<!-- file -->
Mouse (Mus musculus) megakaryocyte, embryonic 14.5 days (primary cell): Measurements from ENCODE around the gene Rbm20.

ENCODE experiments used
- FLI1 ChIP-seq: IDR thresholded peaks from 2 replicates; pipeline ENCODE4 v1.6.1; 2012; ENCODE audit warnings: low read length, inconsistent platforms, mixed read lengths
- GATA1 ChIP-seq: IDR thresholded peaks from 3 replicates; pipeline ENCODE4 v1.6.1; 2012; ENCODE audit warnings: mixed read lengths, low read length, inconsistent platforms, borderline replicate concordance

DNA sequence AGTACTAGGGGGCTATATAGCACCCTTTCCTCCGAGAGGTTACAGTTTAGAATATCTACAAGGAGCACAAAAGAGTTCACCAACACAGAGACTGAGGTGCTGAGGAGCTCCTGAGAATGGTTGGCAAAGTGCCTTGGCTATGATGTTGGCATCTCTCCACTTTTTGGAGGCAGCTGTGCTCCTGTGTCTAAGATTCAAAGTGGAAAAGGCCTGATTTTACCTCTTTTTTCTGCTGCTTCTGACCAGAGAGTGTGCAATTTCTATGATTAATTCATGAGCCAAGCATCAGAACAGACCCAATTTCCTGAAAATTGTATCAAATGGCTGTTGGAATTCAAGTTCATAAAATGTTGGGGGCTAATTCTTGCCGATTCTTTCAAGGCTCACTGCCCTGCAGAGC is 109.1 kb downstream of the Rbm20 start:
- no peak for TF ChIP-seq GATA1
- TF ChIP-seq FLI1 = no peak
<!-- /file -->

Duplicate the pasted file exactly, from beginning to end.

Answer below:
Mouse (Mus musculus) megakaryocyte, embryonic 14.5 days (primary cell): Measurements from ENCODE around the gene Rbm20.

ENCODE experiments used
- FLI1 ChIP-seq: IDR thresholded peaks from 2 replicates; pipeline ENCODE4 v1.6.1; 2012; ENCODE audit warnings: low read length, inconsistent platforms, mixed read lengths
- GATA1 ChIP-seq: IDR thresholded peaks from 3 replicates; pipeline ENCODE4 v1.6.1; 2012; ENCODE audit warnings: mixed read lengths, low read length, inconsistent platforms, borderline replicate concordance

DNA sequence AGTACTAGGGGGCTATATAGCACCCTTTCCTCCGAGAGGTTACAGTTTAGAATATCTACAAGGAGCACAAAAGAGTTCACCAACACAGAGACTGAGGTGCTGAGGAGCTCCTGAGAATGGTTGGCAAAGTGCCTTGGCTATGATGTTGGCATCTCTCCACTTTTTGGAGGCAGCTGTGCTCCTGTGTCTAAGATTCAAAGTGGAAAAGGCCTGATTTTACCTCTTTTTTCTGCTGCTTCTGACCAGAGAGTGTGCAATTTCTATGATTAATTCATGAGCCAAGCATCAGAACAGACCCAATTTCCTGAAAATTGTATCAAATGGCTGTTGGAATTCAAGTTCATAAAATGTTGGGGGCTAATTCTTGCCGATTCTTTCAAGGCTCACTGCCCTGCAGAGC is 109.1 kb downstream of the Rbm20 start:
- no peak for TF ChIP-seq GATA1
- TF ChIP-seq FLI1 = no peak